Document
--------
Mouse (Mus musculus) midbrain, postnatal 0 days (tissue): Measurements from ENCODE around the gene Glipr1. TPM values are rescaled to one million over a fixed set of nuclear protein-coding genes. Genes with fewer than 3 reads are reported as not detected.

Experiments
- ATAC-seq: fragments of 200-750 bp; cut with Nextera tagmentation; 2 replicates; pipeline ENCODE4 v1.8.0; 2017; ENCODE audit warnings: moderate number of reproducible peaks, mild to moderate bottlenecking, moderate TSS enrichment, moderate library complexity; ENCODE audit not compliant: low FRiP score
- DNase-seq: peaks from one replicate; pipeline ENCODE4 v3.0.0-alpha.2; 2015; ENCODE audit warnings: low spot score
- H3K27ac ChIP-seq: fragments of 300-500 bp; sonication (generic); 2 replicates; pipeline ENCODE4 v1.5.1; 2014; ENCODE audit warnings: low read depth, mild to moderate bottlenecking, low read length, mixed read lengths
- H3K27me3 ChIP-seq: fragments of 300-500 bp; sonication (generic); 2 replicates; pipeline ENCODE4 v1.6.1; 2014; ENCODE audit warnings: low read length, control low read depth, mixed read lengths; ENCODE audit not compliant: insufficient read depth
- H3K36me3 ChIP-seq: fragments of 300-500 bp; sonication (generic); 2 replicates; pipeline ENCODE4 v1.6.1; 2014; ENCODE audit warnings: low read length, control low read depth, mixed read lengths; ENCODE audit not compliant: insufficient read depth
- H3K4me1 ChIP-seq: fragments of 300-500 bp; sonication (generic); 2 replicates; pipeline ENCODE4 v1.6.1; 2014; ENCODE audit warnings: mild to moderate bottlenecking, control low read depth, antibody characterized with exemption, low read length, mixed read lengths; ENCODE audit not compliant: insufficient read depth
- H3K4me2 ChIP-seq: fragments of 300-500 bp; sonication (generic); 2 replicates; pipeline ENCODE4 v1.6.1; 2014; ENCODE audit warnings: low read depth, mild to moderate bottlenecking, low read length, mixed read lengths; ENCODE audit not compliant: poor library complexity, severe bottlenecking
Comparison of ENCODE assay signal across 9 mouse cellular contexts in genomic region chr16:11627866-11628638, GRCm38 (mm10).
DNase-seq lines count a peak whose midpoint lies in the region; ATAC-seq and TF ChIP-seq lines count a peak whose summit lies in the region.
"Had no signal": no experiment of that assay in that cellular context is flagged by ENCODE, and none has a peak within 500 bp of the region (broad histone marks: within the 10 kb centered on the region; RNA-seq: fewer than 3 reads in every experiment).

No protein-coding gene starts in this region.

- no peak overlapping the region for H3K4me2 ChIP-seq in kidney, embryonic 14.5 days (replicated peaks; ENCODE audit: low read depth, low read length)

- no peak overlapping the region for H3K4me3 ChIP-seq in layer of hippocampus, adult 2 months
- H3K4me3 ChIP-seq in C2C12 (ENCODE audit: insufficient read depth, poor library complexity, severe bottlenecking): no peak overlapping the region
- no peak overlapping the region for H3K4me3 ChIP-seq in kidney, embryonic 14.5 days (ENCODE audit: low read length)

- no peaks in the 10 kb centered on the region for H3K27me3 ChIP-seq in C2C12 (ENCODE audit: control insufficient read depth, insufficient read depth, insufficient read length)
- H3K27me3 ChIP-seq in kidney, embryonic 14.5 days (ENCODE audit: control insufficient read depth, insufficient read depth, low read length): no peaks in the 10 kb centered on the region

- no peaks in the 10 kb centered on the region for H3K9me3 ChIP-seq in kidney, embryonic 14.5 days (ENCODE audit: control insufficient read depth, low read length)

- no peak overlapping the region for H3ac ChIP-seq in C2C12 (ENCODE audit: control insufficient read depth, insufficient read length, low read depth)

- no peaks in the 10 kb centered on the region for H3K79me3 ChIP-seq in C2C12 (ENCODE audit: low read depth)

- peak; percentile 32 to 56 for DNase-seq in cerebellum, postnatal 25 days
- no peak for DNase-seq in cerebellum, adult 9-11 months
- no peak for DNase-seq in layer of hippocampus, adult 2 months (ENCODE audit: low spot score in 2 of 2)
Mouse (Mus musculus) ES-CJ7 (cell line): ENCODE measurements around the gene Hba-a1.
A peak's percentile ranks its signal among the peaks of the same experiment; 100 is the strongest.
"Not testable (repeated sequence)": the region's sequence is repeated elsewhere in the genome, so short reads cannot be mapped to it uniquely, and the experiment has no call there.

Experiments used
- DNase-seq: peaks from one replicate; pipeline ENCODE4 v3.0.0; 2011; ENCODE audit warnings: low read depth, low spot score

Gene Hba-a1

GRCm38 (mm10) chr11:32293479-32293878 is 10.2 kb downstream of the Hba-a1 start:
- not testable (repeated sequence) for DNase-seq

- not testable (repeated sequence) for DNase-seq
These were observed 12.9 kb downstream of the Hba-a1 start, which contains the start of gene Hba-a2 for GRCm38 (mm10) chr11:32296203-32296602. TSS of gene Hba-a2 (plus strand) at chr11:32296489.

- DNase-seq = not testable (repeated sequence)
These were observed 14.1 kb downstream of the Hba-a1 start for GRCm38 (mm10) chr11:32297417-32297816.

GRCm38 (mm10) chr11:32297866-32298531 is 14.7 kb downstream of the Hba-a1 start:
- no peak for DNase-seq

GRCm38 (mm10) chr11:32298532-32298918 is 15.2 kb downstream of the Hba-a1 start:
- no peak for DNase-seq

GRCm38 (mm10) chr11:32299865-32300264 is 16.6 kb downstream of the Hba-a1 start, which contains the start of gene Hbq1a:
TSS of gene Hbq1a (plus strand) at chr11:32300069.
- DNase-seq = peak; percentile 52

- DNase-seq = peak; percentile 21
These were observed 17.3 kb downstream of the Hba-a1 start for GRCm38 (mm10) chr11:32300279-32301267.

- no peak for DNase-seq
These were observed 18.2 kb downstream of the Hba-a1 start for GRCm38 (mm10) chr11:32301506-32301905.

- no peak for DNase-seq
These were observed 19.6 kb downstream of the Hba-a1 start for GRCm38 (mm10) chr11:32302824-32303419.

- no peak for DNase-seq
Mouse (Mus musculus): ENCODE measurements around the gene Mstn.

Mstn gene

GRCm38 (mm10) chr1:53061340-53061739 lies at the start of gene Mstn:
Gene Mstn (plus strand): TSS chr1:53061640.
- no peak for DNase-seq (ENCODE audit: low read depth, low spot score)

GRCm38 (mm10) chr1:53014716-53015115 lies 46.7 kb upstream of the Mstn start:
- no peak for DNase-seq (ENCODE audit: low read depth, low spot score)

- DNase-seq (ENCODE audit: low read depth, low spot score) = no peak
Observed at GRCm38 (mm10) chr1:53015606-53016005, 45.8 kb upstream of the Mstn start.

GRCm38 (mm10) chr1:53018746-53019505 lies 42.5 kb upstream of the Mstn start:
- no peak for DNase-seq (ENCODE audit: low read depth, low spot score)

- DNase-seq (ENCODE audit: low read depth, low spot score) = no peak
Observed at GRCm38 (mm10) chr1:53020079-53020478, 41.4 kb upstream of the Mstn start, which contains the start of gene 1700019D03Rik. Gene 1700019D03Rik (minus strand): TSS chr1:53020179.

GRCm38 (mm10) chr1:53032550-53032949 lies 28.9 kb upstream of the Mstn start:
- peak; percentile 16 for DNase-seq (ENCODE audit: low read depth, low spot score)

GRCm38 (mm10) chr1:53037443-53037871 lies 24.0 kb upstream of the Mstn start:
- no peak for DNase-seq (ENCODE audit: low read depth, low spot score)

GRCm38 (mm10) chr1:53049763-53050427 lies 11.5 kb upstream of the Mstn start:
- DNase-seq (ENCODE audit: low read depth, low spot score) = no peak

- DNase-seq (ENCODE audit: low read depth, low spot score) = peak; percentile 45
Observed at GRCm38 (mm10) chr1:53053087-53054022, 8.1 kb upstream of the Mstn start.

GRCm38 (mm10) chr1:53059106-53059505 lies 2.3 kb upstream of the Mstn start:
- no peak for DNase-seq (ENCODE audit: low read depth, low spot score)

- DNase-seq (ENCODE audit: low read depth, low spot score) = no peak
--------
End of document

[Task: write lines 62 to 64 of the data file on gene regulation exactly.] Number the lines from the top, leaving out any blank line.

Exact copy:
- no peak for DNase-seq (ENCODE audit: low read depth, low spot score)

- DNase-seq (ENCODE audit: low read depth, low spot score) = no peak
Observed at GRCm38 (mm10) chr1:53020079-53020478, 41.4 kb upstream of the Mstn start, which contains the start of gene 1700019D03Rik. Gene 1700019D03Rik (minus strand): TSS chr1:53020179.